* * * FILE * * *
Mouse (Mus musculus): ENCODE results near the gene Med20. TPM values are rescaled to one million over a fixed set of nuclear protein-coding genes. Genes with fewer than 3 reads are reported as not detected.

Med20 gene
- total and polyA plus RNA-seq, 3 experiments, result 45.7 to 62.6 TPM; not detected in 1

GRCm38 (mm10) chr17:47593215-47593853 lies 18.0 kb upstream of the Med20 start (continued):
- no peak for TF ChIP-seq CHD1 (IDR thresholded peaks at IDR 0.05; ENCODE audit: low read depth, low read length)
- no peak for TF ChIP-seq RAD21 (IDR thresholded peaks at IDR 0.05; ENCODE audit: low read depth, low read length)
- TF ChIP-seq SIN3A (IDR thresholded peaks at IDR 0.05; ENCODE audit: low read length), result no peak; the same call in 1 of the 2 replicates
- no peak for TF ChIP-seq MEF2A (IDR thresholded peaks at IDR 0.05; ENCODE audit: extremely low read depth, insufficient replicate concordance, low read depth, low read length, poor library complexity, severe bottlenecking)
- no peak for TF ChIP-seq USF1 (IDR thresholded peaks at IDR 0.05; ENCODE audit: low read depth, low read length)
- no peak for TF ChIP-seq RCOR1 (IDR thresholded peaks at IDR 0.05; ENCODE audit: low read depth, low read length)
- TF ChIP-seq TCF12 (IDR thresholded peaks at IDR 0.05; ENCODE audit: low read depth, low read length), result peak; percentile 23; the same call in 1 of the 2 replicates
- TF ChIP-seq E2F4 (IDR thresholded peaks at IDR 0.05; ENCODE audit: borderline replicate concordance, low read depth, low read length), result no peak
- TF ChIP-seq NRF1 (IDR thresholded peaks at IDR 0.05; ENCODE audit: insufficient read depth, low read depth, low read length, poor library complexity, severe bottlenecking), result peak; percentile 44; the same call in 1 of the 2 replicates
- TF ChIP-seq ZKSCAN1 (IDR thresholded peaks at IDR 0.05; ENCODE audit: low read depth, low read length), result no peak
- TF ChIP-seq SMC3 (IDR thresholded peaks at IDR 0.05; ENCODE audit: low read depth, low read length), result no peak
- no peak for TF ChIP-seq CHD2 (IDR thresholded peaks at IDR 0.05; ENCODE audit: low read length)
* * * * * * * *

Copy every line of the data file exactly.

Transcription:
Mouse (Mus musculus): ENCODE results near the gene Med20. TPM values are rescaled to one million over a fixed set of nuclear protein-coding genes. Genes with fewer than 3 reads are reported as not detected.

Med20 gene
- total and polyA plus RNA-seq, 3 experiments, result 45.7 to 62.6 TPM; not detected in 1

GRCm38 (mm10) chr17:47593215-47593853 lies 18.0 kb upstream of the Med20 start (continued):
- no peak for TF ChIP-seq CHD1 (IDR thresholded peaks at IDR 0.05; ENCODE audit: low read depth, low read length)
- no peak for TF ChIP-seq RAD21 (IDR thresholded peaks at IDR 0.05; ENCODE audit: low read depth, low read length)
- TF ChIP-seq SIN3A (IDR thresholded peaks at IDR 0.05; ENCODE audit: low read length), result no peak; the same call in 1 of the 2 replicates
- no peak for TF ChIP-seq MEF2A (IDR thresholded peaks at IDR 0.05; ENCODE audit: extremely low read depth, insufficient replicate concordance, low read depth, low read length, poor library complexity, severe bottlenecking)
- no peak for TF ChIP-seq USF1 (IDR thresholded peaks at IDR 0.05; ENCODE audit: low read depth, low read length)
- no peak for TF ChIP-seq RCOR1 (IDR thresholded peaks at IDR 0.05; ENCODE audit: low read depth, low read length)
- TF ChIP-seq TCF12 (IDR thresholded peaks at IDR 0.05; ENCODE audit: low read depth, low read length), result peak; percentile 23; the same call in 1 of the 2 replicates
- TF ChIP-seq E2F4 (IDR thresholded peaks at IDR 0.05; ENCODE audit: borderline replicate concordance, low read depth, low read length), result no peak
- TF ChIP-seq NRF1 (IDR thresholded peaks at IDR 0.05; ENCODE audit: insufficient read depth, low read depth, low read length, poor library complexity, severe bottlenecking), result peak; percentile 44; the same call in 1 of the 2 replicates
- TF ChIP-seq ZKSCAN1 (IDR thresholded peaks at IDR 0.05; ENCODE audit: low read depth, low read length), result no peak
- TF ChIP-seq SMC3 (IDR thresholded peaks at IDR 0.05; ENCODE audit: low read depth, low read length), result no peak
- no peak for TF ChIP-seq CHD2 (IDR thresholded peaks at IDR 0.05; ENCODE audit: low read length)